The authors are grateful to all community pharmacists who voluntarily collected data for this study. Special thanks to Dr. Patricia Ferreira.


This project was developed and implemented by CEFAR (Center for Health Evaluation & Research), a Contract Research Organization of the Portuguese National Association of Pharmacies (ANF) and co-financed by ANF and Tecnifar.

Conflicts of interest statement

Tecnifar markets Norlevo® (levonorgestrel) for the Portuguese pharmaceutical market. Dr Telma Costa receives support from Tecnifar. Dr José Guerreiro and Dr Ana Miranda receive support from ANF. Dr Ermelindo Fontes received grants from ANF.


  1. 1.
    Croxatto HB, Devoto L, Durand M, Ezcurra E, Larrea F, Nagle C, et al. Mechanism of action of hormonal preparations used for emergency contraception: a review of the literature. Contraception. 2001;63(3):111–21.CrossRefPubMedGoogle Scholar
  2. 2.
    World Health Organization. Randomised controlled trial of levonorgestrel versus the Yuzpe regimen of combined oral contraceptives for emergency contraception. Lancet. 1998;352:428–33.CrossRefGoogle Scholar
  3. 3.
    Amy JJ, Tripathi V. Contraception for women: an evidence based overview. BMJ. 2009;339:b2895.CrossRefPubMedGoogle Scholar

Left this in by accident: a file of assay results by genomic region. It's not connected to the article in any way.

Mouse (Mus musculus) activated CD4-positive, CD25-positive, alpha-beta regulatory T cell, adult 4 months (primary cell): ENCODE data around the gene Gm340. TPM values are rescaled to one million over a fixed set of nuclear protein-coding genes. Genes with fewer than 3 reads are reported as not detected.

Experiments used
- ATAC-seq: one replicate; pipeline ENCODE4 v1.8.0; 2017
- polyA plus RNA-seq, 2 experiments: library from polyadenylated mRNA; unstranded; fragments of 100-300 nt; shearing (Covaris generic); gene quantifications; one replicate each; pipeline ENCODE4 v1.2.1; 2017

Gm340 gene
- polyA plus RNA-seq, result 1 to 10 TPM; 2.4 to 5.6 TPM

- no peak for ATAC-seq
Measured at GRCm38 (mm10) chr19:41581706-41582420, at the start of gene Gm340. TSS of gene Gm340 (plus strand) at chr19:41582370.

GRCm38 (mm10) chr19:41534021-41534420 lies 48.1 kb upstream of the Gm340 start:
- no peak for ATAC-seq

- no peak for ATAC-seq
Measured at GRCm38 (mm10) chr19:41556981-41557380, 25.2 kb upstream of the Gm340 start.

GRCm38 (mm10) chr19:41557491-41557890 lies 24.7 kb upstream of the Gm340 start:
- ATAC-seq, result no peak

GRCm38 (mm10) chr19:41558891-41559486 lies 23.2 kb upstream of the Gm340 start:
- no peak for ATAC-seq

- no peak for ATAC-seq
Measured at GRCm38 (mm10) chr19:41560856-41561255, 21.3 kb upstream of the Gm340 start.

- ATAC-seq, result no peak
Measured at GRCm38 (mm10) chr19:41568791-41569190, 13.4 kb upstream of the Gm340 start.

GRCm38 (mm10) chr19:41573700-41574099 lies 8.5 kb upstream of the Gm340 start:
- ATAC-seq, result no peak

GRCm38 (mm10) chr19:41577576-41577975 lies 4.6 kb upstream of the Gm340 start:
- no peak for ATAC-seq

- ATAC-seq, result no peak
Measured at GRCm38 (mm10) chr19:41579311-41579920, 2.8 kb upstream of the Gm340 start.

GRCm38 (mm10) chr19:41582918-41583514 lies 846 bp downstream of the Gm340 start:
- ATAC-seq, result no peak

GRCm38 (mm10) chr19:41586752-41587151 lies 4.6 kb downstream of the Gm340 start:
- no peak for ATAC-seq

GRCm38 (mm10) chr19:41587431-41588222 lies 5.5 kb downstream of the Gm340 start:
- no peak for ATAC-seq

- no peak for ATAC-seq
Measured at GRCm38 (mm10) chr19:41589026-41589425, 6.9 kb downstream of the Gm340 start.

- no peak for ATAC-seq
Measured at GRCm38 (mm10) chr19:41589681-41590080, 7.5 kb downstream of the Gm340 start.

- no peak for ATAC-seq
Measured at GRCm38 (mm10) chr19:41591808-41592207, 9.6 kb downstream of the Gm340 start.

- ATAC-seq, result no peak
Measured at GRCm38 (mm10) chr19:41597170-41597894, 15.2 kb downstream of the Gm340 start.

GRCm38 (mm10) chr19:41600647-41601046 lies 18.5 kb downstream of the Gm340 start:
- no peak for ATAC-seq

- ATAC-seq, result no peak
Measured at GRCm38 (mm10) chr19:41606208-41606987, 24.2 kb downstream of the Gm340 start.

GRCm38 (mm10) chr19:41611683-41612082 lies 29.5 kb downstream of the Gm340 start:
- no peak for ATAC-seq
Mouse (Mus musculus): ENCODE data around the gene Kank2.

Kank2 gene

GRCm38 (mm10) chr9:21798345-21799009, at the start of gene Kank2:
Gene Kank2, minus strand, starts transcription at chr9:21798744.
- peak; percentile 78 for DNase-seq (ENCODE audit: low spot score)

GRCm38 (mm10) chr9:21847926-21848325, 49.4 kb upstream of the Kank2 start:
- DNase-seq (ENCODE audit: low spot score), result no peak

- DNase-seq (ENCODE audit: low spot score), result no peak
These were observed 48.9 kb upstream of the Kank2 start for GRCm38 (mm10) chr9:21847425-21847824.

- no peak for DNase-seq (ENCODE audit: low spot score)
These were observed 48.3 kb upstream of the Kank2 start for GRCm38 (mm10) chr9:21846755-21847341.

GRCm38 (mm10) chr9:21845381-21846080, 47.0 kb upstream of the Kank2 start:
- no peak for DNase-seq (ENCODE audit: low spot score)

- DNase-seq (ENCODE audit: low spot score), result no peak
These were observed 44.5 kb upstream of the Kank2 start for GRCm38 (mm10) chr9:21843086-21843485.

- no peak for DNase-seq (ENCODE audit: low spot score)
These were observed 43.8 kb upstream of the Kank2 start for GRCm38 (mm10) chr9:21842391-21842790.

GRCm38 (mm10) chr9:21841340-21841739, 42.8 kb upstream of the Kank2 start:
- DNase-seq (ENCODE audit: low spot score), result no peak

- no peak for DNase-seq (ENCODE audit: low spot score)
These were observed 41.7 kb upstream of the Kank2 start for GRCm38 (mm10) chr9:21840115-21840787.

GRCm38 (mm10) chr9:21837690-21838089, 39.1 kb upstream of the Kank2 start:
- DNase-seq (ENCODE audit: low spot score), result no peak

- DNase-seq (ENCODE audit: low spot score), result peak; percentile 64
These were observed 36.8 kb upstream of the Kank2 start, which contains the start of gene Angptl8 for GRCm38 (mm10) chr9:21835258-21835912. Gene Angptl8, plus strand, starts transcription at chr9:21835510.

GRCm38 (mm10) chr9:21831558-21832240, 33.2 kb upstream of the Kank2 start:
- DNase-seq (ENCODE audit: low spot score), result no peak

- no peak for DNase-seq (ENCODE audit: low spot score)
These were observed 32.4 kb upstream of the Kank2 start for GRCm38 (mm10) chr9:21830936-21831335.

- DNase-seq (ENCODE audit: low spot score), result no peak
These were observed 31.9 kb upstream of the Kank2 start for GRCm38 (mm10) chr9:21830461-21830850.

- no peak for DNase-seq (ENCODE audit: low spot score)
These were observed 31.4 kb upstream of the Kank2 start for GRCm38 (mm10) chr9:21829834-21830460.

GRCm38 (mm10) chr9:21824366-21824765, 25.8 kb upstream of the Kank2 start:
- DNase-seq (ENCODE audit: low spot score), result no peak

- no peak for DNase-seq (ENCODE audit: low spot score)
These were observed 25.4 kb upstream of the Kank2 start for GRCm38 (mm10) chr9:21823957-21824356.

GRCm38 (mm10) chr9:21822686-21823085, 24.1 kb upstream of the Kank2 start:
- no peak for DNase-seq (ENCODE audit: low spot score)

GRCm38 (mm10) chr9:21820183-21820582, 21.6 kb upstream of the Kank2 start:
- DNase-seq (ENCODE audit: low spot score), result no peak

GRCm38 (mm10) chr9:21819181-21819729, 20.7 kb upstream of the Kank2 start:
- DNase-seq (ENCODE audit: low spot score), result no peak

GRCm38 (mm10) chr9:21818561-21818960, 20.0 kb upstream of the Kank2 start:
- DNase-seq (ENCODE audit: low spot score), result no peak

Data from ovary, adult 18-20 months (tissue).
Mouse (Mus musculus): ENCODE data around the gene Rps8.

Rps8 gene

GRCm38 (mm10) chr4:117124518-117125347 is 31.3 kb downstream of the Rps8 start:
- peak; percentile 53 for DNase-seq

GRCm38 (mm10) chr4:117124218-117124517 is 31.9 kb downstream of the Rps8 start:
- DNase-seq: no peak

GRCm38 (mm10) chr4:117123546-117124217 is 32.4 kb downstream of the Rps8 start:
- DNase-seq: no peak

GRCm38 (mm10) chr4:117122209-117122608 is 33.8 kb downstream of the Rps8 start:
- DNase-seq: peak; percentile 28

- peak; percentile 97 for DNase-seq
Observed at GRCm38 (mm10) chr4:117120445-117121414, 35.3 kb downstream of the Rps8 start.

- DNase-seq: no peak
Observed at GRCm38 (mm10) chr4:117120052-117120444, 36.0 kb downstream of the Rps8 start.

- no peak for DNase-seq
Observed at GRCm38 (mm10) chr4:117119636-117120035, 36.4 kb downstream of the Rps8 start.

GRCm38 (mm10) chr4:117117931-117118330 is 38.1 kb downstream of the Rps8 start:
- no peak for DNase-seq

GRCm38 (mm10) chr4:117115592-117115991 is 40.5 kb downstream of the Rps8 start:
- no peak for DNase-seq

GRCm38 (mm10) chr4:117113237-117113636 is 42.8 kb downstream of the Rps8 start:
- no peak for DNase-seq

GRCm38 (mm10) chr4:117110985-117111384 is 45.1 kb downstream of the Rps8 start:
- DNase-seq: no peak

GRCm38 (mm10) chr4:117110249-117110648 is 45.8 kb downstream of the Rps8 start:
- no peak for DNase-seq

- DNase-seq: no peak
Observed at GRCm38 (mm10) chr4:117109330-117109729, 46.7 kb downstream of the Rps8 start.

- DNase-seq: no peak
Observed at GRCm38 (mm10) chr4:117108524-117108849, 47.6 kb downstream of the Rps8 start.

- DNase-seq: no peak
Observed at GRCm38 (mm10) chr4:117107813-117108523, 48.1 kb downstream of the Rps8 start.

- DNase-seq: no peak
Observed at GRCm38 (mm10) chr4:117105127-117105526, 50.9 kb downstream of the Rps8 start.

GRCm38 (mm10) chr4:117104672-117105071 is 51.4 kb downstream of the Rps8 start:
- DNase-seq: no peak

4. 4.
    Raine TR, Harper CC, Rocca CH, Fischer R, Padian N, Klausner JD, et al. Direct access to emergency contraception through pharmacies and effect on unintended pregnancy and STIs: a randomized, controlled trial. JAMA. 2005;293(1):54–62.CrossRefPubMedGoogle Scholar
  5. 5.
    Camp SL, Wilkerson DS, Raine TR. The benefits and risks of over-the-counter availability of levonorgestrel emergency contraception. Contraception. 2003;68:309–17.CrossRefPubMedGoogle Scholar
  6. 6.
    The International Consortium for Emergency Contraception. [online]. Available from Accessed Apr 2010.
  7. 7.
    Harper CC, Cheong M, Rocca CH, Darney PD, Raine TR. The Effect of increased access to emergency contraception among young adolescents. Obstet Gynecol. 2005;106(3):483–91.PubMedGoogle Scholar
  8. 8.
    Raymond EG, Spruyt A, Bley K, Colm J, Robbins LA. The North Carolina DIAL EC project: increasing access to emergency contraceptive pills by telephone. Contraception. 2004;69(5):367–72.CrossRefPubMedGoogle Scholar
  9. 9.